LESLIE: Coming up, tips for keeping your garage cool in the heat of the summer days that are left, coming up.

    TOM: Making good homes better, this is The Money Pit Home Improvement Show. I’m Tom Kraeutler.

    LESLIE: And I’m Leslie Segrete.

    TOM: Call your question in, right now, to us at 1-888-MONEY-PIT presented by HomeAdvisor, the fast and easy way to find the best home service pros in your area. You can read reviews, compare prices and book appointments online, all for free.

    And you can post your questions to The Money Pit’s Community page at MoneyPit.com, which is what Barbara from Wappingers Falls, New York just did.

    LESLIE: That’s a great name for a place to live; I’ve got to say it. Wappingers? I bet it’s lovely but I love the name even more.

    Alright. Barbara writes: “We are thinking of having a retractable awning installed. However, the contractors want to install it with a roof mount. We’re afraid of having holes drilled into the roof and just having caulking around it, possibly causing leaks. The roof is only two years old. Are we being overly concerned?”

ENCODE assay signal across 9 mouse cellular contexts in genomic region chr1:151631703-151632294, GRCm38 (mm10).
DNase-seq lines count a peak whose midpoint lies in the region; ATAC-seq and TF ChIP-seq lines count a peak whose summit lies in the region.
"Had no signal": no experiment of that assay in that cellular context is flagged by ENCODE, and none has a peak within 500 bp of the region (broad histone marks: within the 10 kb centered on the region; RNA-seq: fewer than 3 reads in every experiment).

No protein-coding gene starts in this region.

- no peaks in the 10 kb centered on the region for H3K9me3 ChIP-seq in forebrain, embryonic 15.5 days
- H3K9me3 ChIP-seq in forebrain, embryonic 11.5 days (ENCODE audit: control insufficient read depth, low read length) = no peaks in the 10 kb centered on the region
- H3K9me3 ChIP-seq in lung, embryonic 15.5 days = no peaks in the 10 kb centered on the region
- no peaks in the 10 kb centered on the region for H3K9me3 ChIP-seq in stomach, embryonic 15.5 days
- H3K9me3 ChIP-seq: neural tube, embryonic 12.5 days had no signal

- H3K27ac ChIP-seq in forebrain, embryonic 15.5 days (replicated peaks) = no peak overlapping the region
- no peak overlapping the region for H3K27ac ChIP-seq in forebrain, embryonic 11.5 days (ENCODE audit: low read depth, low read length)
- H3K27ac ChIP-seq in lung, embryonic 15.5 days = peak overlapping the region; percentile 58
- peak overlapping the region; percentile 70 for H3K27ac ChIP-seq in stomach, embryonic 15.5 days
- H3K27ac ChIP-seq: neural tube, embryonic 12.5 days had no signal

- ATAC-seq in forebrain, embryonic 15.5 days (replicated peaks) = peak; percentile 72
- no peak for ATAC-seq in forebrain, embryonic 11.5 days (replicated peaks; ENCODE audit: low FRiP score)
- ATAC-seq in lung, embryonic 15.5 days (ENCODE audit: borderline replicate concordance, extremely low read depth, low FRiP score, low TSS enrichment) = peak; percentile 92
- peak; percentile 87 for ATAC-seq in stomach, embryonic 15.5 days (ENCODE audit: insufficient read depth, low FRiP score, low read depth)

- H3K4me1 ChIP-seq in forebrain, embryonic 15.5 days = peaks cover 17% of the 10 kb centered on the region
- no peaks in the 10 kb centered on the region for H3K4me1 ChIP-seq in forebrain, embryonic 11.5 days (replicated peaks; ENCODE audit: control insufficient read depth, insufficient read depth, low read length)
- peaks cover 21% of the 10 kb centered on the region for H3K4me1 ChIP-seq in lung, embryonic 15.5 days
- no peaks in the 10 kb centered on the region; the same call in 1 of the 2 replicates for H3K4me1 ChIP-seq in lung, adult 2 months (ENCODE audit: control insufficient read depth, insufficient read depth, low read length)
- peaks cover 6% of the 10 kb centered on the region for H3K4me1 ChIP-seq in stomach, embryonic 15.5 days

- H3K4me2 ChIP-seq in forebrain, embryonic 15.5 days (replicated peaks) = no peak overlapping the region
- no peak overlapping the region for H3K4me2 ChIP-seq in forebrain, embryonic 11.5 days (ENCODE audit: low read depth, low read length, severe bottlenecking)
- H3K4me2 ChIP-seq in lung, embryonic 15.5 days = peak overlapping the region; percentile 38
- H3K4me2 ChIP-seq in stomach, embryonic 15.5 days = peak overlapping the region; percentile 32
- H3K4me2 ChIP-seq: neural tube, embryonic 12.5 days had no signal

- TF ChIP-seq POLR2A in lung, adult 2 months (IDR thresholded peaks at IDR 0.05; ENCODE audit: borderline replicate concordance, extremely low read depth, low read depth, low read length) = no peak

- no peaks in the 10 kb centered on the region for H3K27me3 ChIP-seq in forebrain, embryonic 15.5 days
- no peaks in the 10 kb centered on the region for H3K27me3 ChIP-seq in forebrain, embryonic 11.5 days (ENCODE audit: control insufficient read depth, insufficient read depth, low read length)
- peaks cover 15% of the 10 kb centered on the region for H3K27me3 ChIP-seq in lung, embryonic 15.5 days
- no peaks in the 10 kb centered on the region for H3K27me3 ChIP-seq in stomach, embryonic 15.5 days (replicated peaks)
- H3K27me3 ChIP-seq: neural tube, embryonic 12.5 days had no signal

That’s odd that you would do the roof mount. I guess it depends on the line.

    TOM: Yeah, well, that’s right. Because remember, those awnings, they have to get up pretty high to start. So there’s probably a good reason for doing that. And yeah, certainly, it doesn’t sound like it makes a lot of sense for you to mount something to a roof.

    But that said, this isn’t just a matter, if it’s a good contractor, of slapping a couple of things on the roof and putting some holes in it. If it’s built into that roof and it’s flashed, just like anything else that goes through a roof would be – think about all the things that come through your roof: chimneys and vent pipes and the second story of your house may pop through the roof. As long as it’s sealed properly – and I don’t just mean by throwing tar on it, either; I mean properly built in, attached to the roof and flashed – I don’t see any risks. And if they’re a good-quality contractor, that’s probably exactly how they’re going to do it.